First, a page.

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So if I'm getting this right, I would just do something like this:

       A             B

1 Last Call:  5:58:16

2 Duration: 6.24

Total:        :   =B1 + B2 (and format as needed)

On 4/6/2016 8:07 AM, Andreas Säger wrote:
Am 06.04.2016 um 15:36 schrieb John Meyer:

I have a project where I am trying to calculate the total amount of work
hours for a project based upon the timestamp of calls throughout the
day.  The time at which the calls is placed is in hh:mm:ss while the
duration of the call is in decimal time.  I need to take the last call
of the day and add the decimal time to get an accurate shift time.    Do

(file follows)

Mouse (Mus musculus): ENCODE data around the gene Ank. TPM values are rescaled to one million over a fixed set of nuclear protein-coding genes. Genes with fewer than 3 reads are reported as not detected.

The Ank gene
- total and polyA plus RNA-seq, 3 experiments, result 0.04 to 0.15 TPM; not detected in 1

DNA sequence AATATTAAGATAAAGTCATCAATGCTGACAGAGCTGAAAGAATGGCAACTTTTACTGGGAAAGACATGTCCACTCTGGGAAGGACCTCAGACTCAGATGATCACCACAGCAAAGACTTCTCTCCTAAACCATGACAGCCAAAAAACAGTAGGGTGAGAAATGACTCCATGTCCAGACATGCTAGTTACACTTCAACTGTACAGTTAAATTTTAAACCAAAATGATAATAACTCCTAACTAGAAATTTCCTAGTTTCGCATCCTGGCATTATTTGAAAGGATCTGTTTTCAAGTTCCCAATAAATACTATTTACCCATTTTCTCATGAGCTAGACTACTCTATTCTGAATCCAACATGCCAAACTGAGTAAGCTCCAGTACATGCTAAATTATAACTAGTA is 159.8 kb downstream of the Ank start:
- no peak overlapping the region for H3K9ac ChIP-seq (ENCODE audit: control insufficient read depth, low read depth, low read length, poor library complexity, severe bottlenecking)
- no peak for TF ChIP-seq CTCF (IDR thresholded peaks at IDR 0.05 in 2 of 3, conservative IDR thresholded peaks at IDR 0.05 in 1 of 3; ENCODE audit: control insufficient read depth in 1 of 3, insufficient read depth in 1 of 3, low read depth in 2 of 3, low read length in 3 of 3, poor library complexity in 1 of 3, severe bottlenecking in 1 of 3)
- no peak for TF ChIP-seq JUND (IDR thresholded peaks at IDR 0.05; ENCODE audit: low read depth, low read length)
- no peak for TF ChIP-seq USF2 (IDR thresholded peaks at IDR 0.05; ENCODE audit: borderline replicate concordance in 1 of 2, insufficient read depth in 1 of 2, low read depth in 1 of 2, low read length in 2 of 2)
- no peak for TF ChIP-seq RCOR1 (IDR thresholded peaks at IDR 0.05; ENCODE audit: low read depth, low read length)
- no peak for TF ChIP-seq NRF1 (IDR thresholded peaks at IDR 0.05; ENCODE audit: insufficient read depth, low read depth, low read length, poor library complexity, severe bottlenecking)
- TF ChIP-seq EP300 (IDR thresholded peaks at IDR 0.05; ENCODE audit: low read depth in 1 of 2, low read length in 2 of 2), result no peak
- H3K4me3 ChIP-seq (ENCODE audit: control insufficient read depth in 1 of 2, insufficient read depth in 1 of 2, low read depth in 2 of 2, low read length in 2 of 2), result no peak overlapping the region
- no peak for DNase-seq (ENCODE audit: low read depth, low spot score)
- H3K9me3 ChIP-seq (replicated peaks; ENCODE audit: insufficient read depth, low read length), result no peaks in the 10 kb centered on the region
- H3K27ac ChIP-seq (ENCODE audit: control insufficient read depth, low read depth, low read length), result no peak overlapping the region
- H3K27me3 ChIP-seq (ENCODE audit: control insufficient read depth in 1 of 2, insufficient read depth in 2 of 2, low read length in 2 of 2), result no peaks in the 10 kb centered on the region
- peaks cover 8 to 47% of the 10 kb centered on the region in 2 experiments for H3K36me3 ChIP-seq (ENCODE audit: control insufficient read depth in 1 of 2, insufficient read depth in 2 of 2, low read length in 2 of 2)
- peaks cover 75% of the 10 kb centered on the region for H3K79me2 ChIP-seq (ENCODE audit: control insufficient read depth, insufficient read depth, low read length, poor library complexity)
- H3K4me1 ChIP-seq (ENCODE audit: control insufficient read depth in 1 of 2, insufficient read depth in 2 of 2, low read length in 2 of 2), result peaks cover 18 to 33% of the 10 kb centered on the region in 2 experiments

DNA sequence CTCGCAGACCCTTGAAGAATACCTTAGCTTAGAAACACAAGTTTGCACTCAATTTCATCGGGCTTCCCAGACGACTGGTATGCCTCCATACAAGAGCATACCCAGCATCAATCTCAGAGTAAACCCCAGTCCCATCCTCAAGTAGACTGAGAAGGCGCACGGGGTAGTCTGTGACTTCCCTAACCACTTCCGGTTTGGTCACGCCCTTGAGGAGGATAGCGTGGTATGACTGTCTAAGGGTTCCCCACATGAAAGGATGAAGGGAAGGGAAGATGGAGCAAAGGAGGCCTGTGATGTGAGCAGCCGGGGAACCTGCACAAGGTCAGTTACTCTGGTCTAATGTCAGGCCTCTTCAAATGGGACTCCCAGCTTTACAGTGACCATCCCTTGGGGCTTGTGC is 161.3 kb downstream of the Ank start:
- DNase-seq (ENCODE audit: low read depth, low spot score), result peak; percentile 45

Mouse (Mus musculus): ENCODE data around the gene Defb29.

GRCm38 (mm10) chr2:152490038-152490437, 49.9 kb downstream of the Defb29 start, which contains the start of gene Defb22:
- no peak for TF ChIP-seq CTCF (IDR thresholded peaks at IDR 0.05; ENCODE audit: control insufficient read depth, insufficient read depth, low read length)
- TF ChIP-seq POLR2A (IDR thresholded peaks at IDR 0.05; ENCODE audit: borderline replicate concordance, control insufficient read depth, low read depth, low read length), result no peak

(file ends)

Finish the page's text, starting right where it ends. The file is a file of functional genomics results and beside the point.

I just put the hh:mm:ss time in the time function and add that to the
decimal time?


Spreadsheet dates are formatted numbers in unit "Days".
0.0 <==> 00:00
0.25 <==> 06:00 1/4 of a day
0.5 <==> 12:00 1/2 of a day
0.75 <==> 18:00 3/4 of a day
1.0 <==> 24:00 (with number format [HH]:MM)

There is no difference between the day fraction on the left and the
formatted number on the right. Both sides yield the exact same results
for all kinds of calculations and comparisons.
Multiply by 24 in order to convert days to hours and switch to some
decimal format when the result looks wrong.
Number format [HH]:MM displayes hours beyond 24 as full hours. This
number format should be used when you want to express time spans in
hours. A time span of 2 days and 3 hours (value 2.125) formatted as
HH:MM shows 03:00 (the hours at a point of time) whereas [HH]:MM shows

The first method actually calculates the amount of hours, the formatting
solution provides a more adequate representation of time spans without
any conversion.

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